There was a statistically significant difference in the communication skills of students when assessed in the post-intervention OSCE (p = 0.000). Individual post-intervention percentages of study participants displayed improvement as well (n = 45, p = 0.02). No difference was observed between the scores of male and female students when assessed for two specific competencies of antenatal care and breast feeding counseling (p = 0.11). The mean DOS (%) score of 12 randomly selected students was much lower as compared to the post-intervention (%) score but the difference between them was statistically non significant, a result that may have been affected by the small sample size as well as other factors that may come into play in real clinical settings and were not explored in this study (59.41 ± 7.8 against 82.43 ± 22.08, p = 0.88).
Conclusions
Videos and role play in combination with community and clinical exposure are effective modes of teaching counseling skills to medical students. They can be successfully utilized even in a limited resource setup, as demonstrated by our trial.
doi:10.1186/1472-6920-10-7
PMCID: PMC2837024  PMID: 20102626
10.  Global health competencies and approaches in medical education: a literature review 
BMC Medical Education  2010;10:94.
Background
Physicians today are increasingly faced with healthcare challenges that require an understanding of global health trends and practices, yet little is known about what constitutes appropriate global health training.
Methods
A literature review was undertaken to identify competencies and educational approaches for teaching global health in medical schools.
Results
Using a pre-defined search strategy, 32 articles were identified; 11 articles describing 15 global health competencies for undergraduate medical training were found. The most frequently mentioned competencies included an understanding of: the global burden of disease, travel medicine, healthcare disparities between countries, immigrant health, primary care within diverse cultural settings and skills to better interface with different populations, cultures and healthcare systems. However, no consensus on global health competencies for medical students was apparent. Didactics and experiential learning were the most common educational methods used, mentioned in 12 and 13 articles respectively. Of the 11 articles discussing competencies, 8 linked competencies directly to educational approaches.
Conclusions
This review highlights the imperative to document global health educational competencies and approaches used in medical schools and the need to facilitate greater consensus amongst medical educators on appropriate global health training for future physicians.
doi:10.1186/1472-6920-10-94
PMCID: PMC3019190  PMID: 21176226
11.  Medical students' perceptions of the educational environment at an Iranian Medical Sciences University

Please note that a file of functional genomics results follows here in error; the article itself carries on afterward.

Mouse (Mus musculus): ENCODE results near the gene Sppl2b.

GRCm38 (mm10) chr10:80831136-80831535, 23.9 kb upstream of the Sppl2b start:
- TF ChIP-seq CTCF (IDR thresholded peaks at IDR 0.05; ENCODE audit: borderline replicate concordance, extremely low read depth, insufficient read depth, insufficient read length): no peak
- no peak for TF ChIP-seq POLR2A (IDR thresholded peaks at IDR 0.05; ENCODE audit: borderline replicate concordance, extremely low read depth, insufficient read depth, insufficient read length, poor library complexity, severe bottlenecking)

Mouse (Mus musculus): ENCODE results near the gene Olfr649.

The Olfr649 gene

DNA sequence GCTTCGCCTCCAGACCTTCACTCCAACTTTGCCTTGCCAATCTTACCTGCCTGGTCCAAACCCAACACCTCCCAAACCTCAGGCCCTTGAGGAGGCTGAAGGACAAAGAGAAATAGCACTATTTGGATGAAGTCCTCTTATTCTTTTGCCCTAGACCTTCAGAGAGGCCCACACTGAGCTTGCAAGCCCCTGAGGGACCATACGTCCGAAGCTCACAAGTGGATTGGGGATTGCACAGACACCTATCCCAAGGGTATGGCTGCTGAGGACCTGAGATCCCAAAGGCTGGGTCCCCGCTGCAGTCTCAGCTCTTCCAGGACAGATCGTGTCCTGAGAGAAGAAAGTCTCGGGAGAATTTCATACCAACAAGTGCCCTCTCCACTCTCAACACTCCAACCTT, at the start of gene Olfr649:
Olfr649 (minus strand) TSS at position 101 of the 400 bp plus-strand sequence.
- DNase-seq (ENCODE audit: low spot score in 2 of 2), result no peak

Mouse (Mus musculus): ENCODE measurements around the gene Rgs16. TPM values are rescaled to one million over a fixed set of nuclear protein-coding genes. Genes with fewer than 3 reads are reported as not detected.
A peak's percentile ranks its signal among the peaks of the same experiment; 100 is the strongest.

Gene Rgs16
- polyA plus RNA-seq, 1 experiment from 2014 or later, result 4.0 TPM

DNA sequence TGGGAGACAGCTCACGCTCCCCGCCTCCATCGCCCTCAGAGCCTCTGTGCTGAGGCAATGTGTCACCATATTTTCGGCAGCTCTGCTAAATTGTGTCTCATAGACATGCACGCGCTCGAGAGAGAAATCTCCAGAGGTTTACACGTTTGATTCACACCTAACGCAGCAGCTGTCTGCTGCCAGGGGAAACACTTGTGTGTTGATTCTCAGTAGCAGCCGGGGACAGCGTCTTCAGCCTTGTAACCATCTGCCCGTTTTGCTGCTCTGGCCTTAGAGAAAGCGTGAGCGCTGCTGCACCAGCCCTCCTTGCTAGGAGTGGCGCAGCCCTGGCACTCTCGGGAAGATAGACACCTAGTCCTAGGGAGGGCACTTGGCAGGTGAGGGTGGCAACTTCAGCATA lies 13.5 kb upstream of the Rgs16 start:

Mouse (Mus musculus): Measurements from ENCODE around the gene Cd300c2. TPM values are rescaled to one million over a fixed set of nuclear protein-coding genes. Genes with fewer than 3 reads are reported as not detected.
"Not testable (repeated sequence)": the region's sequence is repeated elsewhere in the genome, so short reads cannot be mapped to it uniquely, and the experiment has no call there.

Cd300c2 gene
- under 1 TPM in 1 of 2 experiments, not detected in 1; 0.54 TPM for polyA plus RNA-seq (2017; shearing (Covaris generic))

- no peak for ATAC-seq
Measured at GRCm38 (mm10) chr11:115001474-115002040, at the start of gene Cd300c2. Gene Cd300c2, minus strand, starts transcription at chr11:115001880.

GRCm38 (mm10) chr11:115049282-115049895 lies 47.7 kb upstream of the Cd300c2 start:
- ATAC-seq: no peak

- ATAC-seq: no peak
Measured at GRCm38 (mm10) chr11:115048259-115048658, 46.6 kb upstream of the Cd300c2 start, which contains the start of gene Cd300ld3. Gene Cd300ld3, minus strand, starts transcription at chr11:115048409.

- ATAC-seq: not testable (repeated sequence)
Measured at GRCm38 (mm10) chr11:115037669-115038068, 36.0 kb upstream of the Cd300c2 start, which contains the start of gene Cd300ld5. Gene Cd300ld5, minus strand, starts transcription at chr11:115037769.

BMC Medical Education  2010;10:87.
Background
Students' perceptions of their educational environment have a significant impact on their behavior and academic progress. The aim of this study was to assess the perceptions of medical students concerning their educational environment at Hormozgan University of Medical Sciences in Iran.
Methods
In this cross-sectional study, questionnaires were distributed to 210 medical students and 182 were analyzed (response rate = 86.6%); twenty-eight questionnaires were excluded because they were incomplete or unreturned for analysis. Data were collected using a DREEM questionnaire which comprised 50 items based on the Likert scale (scores could range from 0 to 200). There were five domains to the questionnaire including students' perceptions of learning, students' perceptions of teachers, students' academic self-perceptions, students' perceptions of atmosphere and students' social self-perceptions. Data were analyzed using SPSS16 software.
Results
The mean age of the subjects was 21.7 years (SD = 2.7); 38.5% were male and 61.5% were female. Students' perceptions of learning, students' perceptions of teachers, students' academic self-perceptions, students' perceptions of atmosphere, students' social self-perceptions and total DREEM score were 21.2/48, 24.2/44, 15.8/32, 23.8/48, 14.5/28 and 99.6/200, respectively. There was no significant difference between male and female students in educational environment subscales, but there were significant differences between students enrolled on a basic sciences and pathophysiology course and those enrolled on a clinical course in terms of perceptions of learning, academic self-perceptions, perceptions of atmosphere and overall perceptions of educational environment (p < 0.05). The latter group rated each of the aforementioned aspects more highly than the students studying basic science and pathophysiology.
Conclusion
Overall, respondents assessed the educational environment as average. Therefore, improvements are required across all five domains of the educational environment.
doi:10.1186/1472-6920-10-87
PMCID: PMC3001739  PMID: 21114818
12.  Evaluation of resident attitudes and self-reported competencies in health advocacy 
BMC Medical Education  2010;10:82.
Background
The CanMEDS Health Advocate role, one of seven roles mandated by the Royal College of Physicians and Surgeons Canada, pertains to a physician's responsibility to use their expertise and influence to advance the wellbeing of patients, communities, and populations. We conducted our study to examine resident attitudes and self-reported competencies related to health advocacy, due to limited information in the literature on this topic.